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Paperback Almost Vegetarian: A Primer for Cooks Who Are Eating Vegetarian Most of the Time, Chicken & Fish Some of the Time, & Altogether Well All of the Time Book

ISBN: 051788206X

ISBN13: 9780517882061

Almost Vegetarian: A Primer for Cooks Who Are Eating Vegetarian Most of the Time, Chicken & Fish Some of the Time, & Altogether Well All of the Time

A spirited, reliable, nondogmatic primer with more than 130 recipes for the ever-growing number of people who are eating and cooking semi-vegetarian fare. Offers everything from Chunky Lentil Soup with Parmesan to Peach Scone Cake--all served with an abundance of practical information and advice.

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Format: Paperback

Condition: Like New

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Customer Reviews

5 ratings

Not Just Recipes

I love this primer. It is more than just a book of recipes. It has directories of vegetables and fruits along with their peak season, storage method and life, as well as suggestions on how to showcase and cook them. There is also information on types of beans, rice, vingegars and oils. I've never liked to cook nor properly learned how. This book will make a handy reference. Oh yes, and the recipes are great!

Vegetarian Dining

I borrowed this book from my son at Christmas and was so pleased with the recipes and helping comments about eating vegetarian or almost vegetarian, that I bought it for myself. I have tried some of the recipes and they are very good. I recommend this book to anyone looking to eat light.

Slimming with Italian flair

Shaw's cookbook has a sumptuous Italian flair, given that it was tested and written while the author was living in Milan. She balances the Old World savor of herbed asparagus torta, risotto with mussels, potato frittata, rice stuffing with pine nuts and dried cherries, and braised chicken breasts tapenade, with American innovations like sweet potato pancakes (cut with plain potatoes and ricotta cheese) and chilled corn chowder, and international touches such as chickpea curry, couscous with vegetables and fish, and tea steamed chicken or bean curd.Each recipe is accompanied by preparation and cooking times and nutritional information. Many also include serving suggestions and variations.The book opens with a cooking primer describing basic techniques and a buying and storing guide for vegetables. In addition cooking tips, such as how to clean various shellfish, or press tofu, or microwave vegetables, or even clean lettuce, are scattered throughout the book.Shaw's emphasis is on fresh, naturally low-fat foods. Most recipes are simple to prepare if not always quick and will appeal to cooks of any level. Especially useful for those trying to sneak a few meatless meals into the dinner routine.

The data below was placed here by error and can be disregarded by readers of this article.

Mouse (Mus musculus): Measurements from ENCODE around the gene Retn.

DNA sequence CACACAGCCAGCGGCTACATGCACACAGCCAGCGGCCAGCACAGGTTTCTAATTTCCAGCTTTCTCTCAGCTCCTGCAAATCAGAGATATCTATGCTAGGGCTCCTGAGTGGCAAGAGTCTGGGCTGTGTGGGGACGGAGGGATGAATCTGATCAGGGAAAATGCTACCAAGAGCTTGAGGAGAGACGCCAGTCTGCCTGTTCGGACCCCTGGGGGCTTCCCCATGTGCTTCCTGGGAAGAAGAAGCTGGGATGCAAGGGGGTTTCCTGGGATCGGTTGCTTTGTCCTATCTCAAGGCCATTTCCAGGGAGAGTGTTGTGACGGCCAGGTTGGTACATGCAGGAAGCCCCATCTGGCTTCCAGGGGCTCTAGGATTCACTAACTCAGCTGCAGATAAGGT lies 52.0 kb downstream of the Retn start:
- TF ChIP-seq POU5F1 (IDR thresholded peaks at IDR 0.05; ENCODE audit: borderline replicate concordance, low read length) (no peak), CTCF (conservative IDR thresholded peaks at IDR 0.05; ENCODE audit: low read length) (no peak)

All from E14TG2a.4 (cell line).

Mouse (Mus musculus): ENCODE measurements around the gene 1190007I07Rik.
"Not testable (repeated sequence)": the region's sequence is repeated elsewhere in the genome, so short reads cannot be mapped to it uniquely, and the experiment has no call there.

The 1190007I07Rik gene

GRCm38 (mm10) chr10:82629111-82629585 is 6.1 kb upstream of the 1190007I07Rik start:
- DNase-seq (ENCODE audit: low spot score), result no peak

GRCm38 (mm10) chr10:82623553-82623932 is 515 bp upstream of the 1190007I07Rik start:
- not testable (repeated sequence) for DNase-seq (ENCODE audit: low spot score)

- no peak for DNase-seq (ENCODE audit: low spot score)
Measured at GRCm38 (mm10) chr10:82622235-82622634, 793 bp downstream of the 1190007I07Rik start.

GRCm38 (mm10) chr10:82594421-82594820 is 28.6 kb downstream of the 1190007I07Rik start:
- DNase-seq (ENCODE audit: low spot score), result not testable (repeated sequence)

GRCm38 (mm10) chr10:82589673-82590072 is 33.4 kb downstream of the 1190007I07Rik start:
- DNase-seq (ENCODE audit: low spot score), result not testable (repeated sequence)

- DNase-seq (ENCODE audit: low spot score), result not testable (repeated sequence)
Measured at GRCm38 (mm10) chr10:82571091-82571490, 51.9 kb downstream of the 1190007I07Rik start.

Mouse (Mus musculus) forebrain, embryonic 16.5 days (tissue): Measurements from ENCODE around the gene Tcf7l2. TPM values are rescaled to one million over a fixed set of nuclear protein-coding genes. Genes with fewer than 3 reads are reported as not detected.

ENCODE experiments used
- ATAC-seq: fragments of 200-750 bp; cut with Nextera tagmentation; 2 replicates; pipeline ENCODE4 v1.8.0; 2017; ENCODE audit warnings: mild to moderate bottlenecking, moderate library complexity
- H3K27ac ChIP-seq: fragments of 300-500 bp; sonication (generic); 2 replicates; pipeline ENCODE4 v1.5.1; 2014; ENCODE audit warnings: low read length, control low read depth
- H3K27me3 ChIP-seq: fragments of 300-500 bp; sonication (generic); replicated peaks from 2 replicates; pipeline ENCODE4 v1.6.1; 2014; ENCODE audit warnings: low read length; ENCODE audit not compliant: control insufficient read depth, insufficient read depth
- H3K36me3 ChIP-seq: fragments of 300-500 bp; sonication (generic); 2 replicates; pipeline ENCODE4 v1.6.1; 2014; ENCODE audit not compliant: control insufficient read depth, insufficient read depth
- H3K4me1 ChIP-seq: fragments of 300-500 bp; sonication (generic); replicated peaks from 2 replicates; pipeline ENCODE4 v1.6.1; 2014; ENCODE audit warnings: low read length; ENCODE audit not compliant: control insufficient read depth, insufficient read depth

The first cookbook I've actually wanted to use

I never really bothered to learn how to cook. My extended family does it -- and does it well -- almost as second nature, but for some reason, the love (and the know-how) of preparing wonderful food never made its way down to me. Then I started broadening my tastes, and then I got engaged. Suddenly, I wanted to learn how to cook. I made peace with the kitchen over the course of a summer, and then I decided we'd need to be friends. I borrowed my mom's cookbooks and flipped enthusiastically through the pages, but everything was meat, and everything contained words like broil, blanch, and braise, and I didn't even know what those words meant, let alone how to do them.I found Diana Shaw's ALMOST VEGETARIAN in a used book store for [just a little money]. I loved the format, the nutrition information, the glossary of terms, the how-to boxes (ex: how to clean a leek), the appendecies on how to select fruits and vegetables for best taste, etc. I flipped through it, and right away I saw ten recipes I wanted to try. With my fiance, I got to work immediately, and we have both loved the results so far. Many of the recipes take a long time to make, and some call for specialized ingredients, but there are time saving do-ahead tips for each selection, and exact instructions on how (and how long) each can be preserved (before or after completion) and where to find some of the more obscure ingredients. If you're vegetarian, mostly vegetarian (like me), or you just want to cook more with fruits and veggies, try this book. Some recipes may take longer than expected, especially the first time you make them, but the vast majority are worth the wait. Kudos to Diana Shaw!

There's some good eatin' in this book!

I have tried several of the recipes in this book and found all of them to be delicious. Most selections are relatively low fat with lots of flavor. It's perfect for individuals who eat meat occasionally. All recipes that call for poultry or fish also have suggestions for keeping it vegetarian. Sorry, this doesn't have many vegan recipes, although the vegans I know are pretty clever enough to make substitutions
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